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Title: Carbon precursors of methane synthesis in the rumen of sheep dosed with ionophores
Contributor(s): Loughnan, M L (author); Nolan, John V  (author)orcid ; Leng, Ronald (author)
Publication Date: 2014
DOI: 10.1071/an14359
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Abstract: Rates of methane (CH4) production and the sources of carbon (C) for its synthesis were studied in four mature ewes when dosed with a CH 4-mitigating ionophore ICI-111075, or monensin, or when untreated. The sheep were given 700 g/day of chaffed lucerne hay in equal portions every hour, before and during experiments in which 14C-labelled NaHCO3-, acetate, propionate, lactate and formate were infused intraruminally over 12 h and the specific radioactivity of C (SR) in each of these substrates was determined. During these infusions, the SR of material in the primary pool (the tracer infusion site) and in secondary metabolites of this material (secondary pools) approached asymptotic or 'plateau' values. The rate of infusion of 14CH4 (kBq/day) divided by the plateau SR value (kBq/g C) gave estimates of the rate of irreversible loss of CH4 (g C/day). These calculations indicated that CH4 production rate was reduced by 72% when sheep were dosed with ICI-111075 and by 58% when dosed with monensin. With monensin, the reduction in CH4 production was not associated with hydrogen (H2) accumulation in the rumen headspace gases whereas with ICI-111075, the decrease in CH4 production was associated with marked H2 accumulation in the headspace gases. When plateau SR were attained during the tracer infusions, the percentage ratio, (SR in any secondary pool: SR in the primary pool) gave an estimate of the fraction of C in that secondary pool derived from material of the primary pool. Calculated in this way, the percentage of CH4-C derived from rumen fluid carbon dioxide (CO 2) averaged 59% in untreated sheep, and when sheep were dosed with ICI-111075, the corresponding percentage averaged 12%. These findings indicate there are sources of C for rumen CH4 synthesis other than rumen fluid CO2. However, there was no evidence that C from acetate, propionate, lactate or formate in rumen fluid were direct sources of the unidentified CH4-C. One plausible explanation for these findings is that CH 4 is synthesised within naturally occurring microbial biofilms (attached to feed particles or the rumen wall) from CO2 that is produced locally by fermentation of unlabelled substrates within the biofilms. It is postulated that such pools of CO2 would be kinetically distinct and, during the infusion of 14C-labelled substrates, would exhibit a lower SR than the CO2 in the surrounding rumen fluid.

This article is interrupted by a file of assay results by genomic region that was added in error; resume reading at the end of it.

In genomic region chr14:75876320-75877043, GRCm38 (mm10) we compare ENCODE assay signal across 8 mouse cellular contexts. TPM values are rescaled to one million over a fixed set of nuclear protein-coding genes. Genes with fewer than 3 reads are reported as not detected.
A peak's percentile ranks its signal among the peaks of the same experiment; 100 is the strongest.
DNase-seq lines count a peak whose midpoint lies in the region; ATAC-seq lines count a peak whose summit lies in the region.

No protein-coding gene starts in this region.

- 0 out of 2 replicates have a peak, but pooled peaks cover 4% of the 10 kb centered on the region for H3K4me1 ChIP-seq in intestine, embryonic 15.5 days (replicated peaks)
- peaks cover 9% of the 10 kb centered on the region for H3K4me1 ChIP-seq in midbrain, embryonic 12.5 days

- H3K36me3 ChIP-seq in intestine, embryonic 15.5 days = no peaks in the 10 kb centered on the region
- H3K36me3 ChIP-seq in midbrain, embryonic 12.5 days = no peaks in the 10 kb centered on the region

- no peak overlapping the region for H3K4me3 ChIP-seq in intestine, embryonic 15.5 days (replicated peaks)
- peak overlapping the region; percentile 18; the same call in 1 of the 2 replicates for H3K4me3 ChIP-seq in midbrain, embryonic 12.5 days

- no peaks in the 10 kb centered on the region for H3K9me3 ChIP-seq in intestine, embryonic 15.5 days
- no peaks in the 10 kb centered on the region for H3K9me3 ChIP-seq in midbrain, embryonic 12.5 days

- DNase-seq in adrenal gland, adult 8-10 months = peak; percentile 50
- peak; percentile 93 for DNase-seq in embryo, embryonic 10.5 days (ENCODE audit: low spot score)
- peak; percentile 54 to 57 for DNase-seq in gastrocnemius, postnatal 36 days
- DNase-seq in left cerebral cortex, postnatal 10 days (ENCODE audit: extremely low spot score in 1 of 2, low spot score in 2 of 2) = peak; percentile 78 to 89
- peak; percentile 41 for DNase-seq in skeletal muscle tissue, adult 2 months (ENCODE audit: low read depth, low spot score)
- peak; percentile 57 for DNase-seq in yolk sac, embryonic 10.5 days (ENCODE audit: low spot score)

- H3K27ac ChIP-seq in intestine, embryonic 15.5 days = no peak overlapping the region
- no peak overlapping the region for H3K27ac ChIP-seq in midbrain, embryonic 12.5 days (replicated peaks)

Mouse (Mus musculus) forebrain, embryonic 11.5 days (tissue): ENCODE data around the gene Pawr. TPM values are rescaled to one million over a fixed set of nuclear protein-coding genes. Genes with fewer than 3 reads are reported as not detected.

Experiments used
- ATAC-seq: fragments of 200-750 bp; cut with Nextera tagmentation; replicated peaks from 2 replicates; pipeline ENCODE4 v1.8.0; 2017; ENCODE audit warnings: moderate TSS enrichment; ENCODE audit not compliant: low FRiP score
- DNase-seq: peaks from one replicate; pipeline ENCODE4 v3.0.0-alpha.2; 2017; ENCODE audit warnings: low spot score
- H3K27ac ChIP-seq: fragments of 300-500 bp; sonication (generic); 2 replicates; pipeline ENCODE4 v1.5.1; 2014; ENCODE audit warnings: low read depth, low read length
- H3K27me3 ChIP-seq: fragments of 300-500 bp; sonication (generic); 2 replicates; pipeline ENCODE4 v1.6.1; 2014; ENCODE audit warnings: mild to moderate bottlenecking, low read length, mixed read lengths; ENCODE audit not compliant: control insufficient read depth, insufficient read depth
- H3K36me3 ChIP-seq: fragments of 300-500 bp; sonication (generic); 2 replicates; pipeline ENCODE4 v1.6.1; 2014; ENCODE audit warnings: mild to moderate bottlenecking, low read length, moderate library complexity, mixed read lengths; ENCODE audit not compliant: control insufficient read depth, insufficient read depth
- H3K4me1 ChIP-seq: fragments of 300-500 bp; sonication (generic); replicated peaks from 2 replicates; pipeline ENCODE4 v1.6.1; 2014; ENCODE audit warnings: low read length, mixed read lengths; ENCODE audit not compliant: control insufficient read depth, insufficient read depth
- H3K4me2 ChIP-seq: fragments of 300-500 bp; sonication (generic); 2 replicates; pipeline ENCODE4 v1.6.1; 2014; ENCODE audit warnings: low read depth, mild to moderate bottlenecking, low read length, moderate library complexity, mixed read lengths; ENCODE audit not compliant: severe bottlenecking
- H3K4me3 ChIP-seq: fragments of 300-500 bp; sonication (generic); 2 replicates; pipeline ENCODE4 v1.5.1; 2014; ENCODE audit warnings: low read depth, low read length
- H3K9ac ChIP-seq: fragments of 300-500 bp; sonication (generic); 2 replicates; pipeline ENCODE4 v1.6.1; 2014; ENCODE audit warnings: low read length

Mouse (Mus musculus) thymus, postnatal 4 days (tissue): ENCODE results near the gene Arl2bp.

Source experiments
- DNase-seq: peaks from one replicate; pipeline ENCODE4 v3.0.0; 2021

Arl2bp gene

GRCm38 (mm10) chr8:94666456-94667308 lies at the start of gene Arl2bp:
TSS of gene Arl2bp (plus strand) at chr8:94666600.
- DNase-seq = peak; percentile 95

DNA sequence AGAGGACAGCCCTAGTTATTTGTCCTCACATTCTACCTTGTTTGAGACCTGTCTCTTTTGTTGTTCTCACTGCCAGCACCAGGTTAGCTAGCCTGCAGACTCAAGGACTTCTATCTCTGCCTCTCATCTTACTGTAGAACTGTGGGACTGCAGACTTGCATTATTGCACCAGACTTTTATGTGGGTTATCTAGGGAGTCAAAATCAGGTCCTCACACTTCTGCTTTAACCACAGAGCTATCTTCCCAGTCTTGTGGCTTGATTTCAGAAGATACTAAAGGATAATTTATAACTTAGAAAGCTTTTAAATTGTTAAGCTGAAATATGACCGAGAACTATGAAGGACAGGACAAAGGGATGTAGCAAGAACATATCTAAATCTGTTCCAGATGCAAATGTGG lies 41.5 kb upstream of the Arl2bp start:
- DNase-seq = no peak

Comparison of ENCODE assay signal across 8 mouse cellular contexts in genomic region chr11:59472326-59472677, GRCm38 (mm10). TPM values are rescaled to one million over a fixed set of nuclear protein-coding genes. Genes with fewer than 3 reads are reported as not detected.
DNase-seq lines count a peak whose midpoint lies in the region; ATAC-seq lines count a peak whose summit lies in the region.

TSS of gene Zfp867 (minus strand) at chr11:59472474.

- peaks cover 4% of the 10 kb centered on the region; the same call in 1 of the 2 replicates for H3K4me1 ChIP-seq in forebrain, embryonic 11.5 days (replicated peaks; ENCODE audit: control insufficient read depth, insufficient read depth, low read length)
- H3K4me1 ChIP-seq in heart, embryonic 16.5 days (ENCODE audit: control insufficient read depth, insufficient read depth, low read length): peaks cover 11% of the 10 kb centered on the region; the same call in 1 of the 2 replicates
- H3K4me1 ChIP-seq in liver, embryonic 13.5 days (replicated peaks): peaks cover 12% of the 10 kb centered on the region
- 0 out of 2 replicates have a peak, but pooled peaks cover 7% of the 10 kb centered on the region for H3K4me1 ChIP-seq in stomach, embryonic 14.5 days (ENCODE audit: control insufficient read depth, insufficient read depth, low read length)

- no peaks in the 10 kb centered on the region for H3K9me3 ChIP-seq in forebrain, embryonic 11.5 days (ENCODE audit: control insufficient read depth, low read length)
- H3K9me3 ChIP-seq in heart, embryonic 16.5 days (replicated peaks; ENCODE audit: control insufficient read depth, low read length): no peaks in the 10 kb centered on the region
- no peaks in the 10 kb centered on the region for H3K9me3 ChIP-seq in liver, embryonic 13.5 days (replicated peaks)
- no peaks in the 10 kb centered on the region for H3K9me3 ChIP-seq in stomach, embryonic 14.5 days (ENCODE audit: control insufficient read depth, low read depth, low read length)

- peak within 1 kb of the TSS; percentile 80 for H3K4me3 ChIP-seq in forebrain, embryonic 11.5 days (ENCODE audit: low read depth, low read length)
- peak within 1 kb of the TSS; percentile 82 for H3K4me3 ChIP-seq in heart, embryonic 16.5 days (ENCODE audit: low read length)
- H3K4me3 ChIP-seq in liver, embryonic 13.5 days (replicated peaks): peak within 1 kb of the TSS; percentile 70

Publication Type: Journal Article
Source of Publication: Animal Production Science, 54(10), p. 1787-1790
Publisher: CSIRO Publishing
Place of Publication: Australia
ISSN: 1836-5787
Field of Research (FOR): 070203 Animal Management
070201 Animal Breeding
070204 Animal Nutrition
Socio-Economic Outcome Codes: 830311 Sheep - Wool
Peer Reviewed: Yes
HERDC Category Description: C1 Refereed Article in a Scholarly Journal
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